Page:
Underactive Thyroid

Selenium deficiency is linked to an underactive thyroid. The thyroid gland produces hormones that control a variety of functions, including your metabolic rate, digestion, brain development, muscles and bones. Several disorders are linked to improper thyroid function. The most common are hyperthyroidism—when too many hormones are being produced—and hypothyroidism—when there’s a lack of hormones. Hypothyroidism (underactive thyroid) causes your body to burn energy slower than normal. This can mean weight gain, fatigue and being overly sensitive to cold.

 

Iodine is known as a key mineral for a healthy thyroid, but there’s also evidence that selenium plays an important role. When researchers studied people with iodine deficiency, they found that participants also had low selenium levels. Participants with low selenium tended to have enlarged thyroid glands.

 

Given this information, some people take selenium for thyroid issues. Although the results of studies vary, one study found that when compared to a placebo, selenium improved quality of life in patients with thyroid issues. The biggest selenium health benefit may be for patients who experience complications with their vision due to thyroid issues. When patients took a selenium supplement, their eye health improved by 61% compared to a 36% improvement in the placebo group(2)


Given selenium’s role as a hormone cofactor, people with thyroid imbalances may benefit from increasing their intake of this essential trace mineral.

Cold and Flu

People with nutrient deficiencies or poor diets tend to get sick more often. While proper nutrition is vital for preventing viral infections, there’s some evidence that selenium supplements specifically may help protect you against a cold or flu.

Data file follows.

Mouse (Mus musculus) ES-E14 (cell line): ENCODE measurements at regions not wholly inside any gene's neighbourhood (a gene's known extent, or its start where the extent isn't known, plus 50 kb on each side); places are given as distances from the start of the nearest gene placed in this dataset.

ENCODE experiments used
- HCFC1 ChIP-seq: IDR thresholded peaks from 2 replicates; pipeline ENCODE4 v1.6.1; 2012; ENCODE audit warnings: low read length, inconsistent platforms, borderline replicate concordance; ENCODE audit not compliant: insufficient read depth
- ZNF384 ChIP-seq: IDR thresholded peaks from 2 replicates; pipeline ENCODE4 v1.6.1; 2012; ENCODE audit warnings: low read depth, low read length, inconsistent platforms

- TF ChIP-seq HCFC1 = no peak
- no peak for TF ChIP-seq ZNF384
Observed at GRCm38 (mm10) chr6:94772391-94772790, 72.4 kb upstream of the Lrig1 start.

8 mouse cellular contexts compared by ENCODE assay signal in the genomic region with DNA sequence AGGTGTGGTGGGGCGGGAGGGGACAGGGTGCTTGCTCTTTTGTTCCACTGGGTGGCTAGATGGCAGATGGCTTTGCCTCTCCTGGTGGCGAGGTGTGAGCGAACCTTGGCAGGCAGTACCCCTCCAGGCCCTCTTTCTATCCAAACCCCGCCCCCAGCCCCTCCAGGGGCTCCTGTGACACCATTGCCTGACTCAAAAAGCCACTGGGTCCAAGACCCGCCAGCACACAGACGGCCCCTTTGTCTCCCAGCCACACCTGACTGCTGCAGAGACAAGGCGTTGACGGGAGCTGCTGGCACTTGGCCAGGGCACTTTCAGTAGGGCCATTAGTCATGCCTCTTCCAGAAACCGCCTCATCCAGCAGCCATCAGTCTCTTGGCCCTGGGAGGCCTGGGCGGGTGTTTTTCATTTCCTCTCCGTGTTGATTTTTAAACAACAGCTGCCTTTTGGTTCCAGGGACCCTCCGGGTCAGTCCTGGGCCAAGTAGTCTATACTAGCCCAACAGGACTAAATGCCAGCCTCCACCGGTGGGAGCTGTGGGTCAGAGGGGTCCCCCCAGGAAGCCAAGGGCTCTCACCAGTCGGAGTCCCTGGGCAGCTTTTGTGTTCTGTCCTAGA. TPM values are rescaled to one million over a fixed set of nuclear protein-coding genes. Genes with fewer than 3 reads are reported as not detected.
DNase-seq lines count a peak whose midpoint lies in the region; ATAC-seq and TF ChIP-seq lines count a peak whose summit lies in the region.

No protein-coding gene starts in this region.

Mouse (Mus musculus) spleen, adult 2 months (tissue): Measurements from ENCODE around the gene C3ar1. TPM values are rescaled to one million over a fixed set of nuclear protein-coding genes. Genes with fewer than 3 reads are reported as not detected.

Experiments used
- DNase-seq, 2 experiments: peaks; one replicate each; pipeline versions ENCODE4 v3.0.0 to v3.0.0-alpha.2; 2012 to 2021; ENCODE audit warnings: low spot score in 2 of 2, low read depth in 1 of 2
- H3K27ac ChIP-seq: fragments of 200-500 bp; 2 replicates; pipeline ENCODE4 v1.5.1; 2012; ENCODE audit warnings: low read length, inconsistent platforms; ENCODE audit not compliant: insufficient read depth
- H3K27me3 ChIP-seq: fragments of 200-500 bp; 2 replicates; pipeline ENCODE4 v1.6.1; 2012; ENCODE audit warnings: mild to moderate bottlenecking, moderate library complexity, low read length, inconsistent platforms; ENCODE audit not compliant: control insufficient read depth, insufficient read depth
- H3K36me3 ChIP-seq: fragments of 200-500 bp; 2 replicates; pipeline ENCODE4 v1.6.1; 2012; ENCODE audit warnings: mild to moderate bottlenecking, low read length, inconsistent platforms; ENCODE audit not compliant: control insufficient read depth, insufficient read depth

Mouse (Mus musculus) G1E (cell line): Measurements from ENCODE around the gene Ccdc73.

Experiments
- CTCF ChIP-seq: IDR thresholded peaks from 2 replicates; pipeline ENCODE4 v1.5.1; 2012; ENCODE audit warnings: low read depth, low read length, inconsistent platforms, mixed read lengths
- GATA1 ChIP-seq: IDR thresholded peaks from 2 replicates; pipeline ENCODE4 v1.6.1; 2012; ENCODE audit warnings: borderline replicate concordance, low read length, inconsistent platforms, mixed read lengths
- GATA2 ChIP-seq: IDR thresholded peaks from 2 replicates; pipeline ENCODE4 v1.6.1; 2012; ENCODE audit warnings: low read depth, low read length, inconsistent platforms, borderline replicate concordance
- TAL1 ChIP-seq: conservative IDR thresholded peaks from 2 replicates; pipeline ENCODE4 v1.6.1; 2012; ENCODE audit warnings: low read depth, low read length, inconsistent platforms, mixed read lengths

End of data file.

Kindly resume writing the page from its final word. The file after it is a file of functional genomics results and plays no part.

Research has found that in healthy adults, supplementing with selenium helped the immune system defend against the flu virus. Other research found that people aged 50-64 took supplements with selenium and, as a result, had increased T-cell levels after a flu shot(5).

 

Another study looked at combining selenium with zinc. They found that zinc and selenium for immune system function seemed to protect elderly people against colds and respiratory tract infections. After being given a flu shot, researchers noted the combination created more antibodies, and the number of infections was considerably lower when compared to those who received only a vaccine. Since nutrient deficiencies are common in elderly people, the supplement is thought to help provide nutritional balance and strengthen the immune system.

 

Researchers also note that it's possible selenium supplementation can also have negative effects on cell immunity. Because of that, people who are especially susceptible to the flu should consult their doctor and weigh the potential benefits against the possible risk.

Selenium in Summary

Selenium and the immune system are closely linked. For that reason, the mineral may help prevent or treat a variety of issues. Selenium benefits immune cells by encouraging their production. Since it’s an antioxidant, selenium plays a role in balancing free radicals. These advantages extend to people with an underactive thyroid or for those who just want a little extra help preventing a common cold.

 

Sources:


  1. https://www.mayoclinic.org/drugs-supplements/selenium-supplement-oral-route/description/drg-20063649
  2. https://ods.od.nih.gov/factsheets/Selenium-HealthProfessional/
  3. https://teachmephysiology.com/immune-system/cells-immune-system/t-cells/
  4. https://www.ncbi.nlm.nih.gov/pmc/articles/PMC3723386/
  5. https://bbsrc.ukri.org/news/health/2016/160112-pr-benefits-drawbacks-selenium-supplementation-immunity/
  6. https://pubmed.ncbi.nlm.nih.gov/3701459/
  7. https://www.ncbi.nlm.nih.gov/pmc/articles/PMC3066516/
  8. https://www.news-medical.net/health/What-is-Oxidative-Stress.aspx
  9. https://pubmed.ncbi.nlm.nih.gov/19033020/
  10. https://pubmed.ncbi.nlm.nih.gov/17512462/
  11. https://onlinelibrary.wiley.com/doi/full/10.1111/j.1747-0080.2008.00260.x
  12. https://www.yourhormones.info/glands/thyroid-gland/
  13. https://ods.od.nih.gov/factsheets/Selenium-HealthProfessional/
  14. https://www.clinicalnutritionjournal.com/article/S0261-5614(15)00340-4/abstract
  15. https://www.ortis.com/be_en/selenium-zinc-boost-influenza-vaccine-efficacy